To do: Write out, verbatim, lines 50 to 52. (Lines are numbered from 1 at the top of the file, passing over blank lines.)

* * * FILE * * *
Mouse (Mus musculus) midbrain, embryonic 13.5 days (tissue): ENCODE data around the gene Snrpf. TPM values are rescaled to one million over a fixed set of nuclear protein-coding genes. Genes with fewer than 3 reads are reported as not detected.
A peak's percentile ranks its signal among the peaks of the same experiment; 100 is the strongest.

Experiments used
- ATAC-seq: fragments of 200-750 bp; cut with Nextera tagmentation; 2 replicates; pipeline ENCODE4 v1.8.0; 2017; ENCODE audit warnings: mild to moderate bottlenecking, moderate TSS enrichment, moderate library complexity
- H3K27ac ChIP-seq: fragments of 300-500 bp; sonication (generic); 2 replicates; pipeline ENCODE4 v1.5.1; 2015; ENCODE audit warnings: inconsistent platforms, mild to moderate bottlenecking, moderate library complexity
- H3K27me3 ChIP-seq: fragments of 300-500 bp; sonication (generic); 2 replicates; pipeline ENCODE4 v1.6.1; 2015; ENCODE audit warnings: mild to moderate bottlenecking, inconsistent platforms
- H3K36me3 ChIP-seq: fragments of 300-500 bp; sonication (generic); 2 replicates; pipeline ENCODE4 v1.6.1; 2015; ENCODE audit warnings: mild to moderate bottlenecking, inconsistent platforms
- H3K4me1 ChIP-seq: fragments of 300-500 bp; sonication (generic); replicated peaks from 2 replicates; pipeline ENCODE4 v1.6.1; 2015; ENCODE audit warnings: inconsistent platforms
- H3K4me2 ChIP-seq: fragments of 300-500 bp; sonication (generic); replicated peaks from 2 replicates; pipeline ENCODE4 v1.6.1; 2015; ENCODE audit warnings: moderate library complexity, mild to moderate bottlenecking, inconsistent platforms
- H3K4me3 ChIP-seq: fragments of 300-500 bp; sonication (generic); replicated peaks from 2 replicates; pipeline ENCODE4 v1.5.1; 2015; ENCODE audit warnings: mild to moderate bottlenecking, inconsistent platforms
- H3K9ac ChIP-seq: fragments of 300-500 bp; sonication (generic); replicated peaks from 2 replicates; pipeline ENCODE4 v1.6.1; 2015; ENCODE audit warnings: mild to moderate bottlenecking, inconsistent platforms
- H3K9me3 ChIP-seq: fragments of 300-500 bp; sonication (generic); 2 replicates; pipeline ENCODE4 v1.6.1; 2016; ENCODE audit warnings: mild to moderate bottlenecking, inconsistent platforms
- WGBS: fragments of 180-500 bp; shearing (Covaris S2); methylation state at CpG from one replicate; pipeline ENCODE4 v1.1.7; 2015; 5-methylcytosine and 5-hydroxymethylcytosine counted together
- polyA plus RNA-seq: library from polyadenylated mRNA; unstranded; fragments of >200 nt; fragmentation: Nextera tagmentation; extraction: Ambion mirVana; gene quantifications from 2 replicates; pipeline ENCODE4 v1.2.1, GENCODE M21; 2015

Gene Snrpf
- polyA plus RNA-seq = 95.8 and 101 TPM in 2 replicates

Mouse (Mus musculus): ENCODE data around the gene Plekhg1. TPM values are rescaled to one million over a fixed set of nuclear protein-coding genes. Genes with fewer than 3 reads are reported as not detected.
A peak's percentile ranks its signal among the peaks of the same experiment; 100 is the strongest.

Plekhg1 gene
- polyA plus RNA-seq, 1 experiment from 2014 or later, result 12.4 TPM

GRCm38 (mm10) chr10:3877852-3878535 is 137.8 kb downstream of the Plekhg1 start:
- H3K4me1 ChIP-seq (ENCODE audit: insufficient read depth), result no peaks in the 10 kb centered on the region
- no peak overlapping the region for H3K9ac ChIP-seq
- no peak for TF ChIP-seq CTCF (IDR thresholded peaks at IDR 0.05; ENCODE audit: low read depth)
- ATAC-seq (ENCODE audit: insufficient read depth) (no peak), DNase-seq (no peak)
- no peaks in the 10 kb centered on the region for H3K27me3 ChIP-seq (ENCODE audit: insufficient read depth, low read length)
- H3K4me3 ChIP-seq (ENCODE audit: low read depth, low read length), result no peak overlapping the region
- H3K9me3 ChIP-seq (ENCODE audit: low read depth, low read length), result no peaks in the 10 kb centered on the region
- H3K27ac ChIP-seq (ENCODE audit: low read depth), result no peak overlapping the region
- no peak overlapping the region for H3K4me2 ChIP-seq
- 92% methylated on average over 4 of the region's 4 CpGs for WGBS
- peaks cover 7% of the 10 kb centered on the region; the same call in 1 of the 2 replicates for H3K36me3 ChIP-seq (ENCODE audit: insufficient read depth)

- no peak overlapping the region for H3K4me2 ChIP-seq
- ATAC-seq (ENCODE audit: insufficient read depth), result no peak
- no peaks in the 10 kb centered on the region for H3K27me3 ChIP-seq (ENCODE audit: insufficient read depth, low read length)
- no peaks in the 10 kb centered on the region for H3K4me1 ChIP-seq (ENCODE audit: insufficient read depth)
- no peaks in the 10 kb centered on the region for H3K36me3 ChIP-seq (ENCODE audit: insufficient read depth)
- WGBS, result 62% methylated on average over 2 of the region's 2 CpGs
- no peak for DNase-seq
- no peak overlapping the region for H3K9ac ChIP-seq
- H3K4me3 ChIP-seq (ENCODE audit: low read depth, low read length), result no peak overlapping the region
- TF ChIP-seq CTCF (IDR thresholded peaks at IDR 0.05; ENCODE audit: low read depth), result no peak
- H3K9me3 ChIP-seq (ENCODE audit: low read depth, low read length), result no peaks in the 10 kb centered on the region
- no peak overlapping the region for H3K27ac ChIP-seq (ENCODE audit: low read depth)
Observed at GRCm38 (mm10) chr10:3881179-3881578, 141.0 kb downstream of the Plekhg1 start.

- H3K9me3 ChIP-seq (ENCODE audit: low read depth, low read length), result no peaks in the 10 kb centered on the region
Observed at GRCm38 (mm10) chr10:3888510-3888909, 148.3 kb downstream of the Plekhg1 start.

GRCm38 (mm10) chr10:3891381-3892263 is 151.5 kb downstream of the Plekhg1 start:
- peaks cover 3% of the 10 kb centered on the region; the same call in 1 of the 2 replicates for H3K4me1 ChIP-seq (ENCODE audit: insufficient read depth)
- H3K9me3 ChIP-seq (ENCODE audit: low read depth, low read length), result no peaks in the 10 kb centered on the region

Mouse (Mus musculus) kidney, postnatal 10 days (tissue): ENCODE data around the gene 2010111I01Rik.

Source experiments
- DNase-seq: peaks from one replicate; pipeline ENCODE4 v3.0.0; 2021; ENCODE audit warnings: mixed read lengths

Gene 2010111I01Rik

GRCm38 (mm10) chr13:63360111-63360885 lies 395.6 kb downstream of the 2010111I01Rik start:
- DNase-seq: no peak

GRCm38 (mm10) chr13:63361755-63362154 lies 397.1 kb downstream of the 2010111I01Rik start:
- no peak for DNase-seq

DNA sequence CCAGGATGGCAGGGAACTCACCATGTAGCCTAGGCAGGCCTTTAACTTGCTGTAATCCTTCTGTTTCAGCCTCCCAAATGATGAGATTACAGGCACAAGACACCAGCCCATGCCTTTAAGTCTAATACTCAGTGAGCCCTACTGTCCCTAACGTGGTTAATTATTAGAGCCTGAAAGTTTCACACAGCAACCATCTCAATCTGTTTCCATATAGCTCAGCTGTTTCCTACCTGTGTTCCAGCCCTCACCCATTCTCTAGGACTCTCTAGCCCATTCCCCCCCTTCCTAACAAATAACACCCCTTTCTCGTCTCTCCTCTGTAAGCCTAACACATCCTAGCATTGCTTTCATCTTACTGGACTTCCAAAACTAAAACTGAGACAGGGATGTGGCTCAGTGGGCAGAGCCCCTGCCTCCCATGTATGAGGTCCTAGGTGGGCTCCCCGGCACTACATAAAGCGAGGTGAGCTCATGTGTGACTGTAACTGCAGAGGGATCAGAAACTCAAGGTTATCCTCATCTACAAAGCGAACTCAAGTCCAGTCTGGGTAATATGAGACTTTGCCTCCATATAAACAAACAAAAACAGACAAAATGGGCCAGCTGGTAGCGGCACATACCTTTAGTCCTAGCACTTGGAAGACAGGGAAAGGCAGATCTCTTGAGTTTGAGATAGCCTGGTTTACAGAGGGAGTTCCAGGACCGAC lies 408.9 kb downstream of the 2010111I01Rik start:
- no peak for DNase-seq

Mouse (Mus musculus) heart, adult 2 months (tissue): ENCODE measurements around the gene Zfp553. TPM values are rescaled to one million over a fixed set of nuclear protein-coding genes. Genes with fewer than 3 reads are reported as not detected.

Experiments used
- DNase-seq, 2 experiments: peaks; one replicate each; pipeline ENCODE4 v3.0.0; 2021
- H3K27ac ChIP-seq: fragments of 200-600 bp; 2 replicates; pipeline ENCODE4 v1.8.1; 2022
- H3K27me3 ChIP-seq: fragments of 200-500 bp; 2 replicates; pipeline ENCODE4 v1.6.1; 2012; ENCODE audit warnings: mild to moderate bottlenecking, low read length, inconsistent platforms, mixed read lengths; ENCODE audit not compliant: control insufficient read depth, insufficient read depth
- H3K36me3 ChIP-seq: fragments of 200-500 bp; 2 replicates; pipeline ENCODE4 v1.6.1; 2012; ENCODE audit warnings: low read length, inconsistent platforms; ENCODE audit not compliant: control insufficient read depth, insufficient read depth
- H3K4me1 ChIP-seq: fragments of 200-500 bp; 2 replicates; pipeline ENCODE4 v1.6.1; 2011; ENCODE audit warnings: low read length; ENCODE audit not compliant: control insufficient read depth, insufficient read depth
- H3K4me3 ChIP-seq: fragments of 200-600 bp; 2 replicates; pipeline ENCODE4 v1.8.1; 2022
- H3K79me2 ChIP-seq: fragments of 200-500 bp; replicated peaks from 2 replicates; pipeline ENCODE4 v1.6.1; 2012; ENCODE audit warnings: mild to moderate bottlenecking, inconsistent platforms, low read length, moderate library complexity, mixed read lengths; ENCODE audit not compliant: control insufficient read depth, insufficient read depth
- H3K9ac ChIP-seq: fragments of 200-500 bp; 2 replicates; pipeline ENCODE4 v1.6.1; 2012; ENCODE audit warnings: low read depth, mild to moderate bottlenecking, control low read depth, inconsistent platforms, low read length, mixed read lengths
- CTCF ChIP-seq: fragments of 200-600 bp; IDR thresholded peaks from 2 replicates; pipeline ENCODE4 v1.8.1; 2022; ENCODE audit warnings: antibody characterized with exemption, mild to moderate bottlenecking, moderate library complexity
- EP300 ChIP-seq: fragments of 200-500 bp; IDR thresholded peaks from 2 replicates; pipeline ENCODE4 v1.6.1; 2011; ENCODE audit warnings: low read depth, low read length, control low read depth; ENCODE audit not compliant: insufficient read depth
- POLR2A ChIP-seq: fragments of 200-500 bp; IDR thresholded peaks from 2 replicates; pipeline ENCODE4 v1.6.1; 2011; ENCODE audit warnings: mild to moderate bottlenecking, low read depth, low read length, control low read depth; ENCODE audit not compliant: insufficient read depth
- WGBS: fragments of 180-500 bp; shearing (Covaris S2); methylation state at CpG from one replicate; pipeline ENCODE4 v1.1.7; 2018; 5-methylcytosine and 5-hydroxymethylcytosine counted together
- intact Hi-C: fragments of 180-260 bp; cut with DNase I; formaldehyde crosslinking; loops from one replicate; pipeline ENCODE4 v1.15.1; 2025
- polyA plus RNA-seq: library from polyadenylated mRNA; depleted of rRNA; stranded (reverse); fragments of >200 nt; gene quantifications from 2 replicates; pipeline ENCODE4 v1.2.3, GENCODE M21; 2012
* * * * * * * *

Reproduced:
- H3K9me3 ChIP-seq (ENCODE audit: low read depth, low read length), result no peaks in the 10 kb centered on the region

Mouse (Mus musculus) kidney, postnatal 10 days (tissue): ENCODE data around the gene 2010111I01Rik.

Source experiments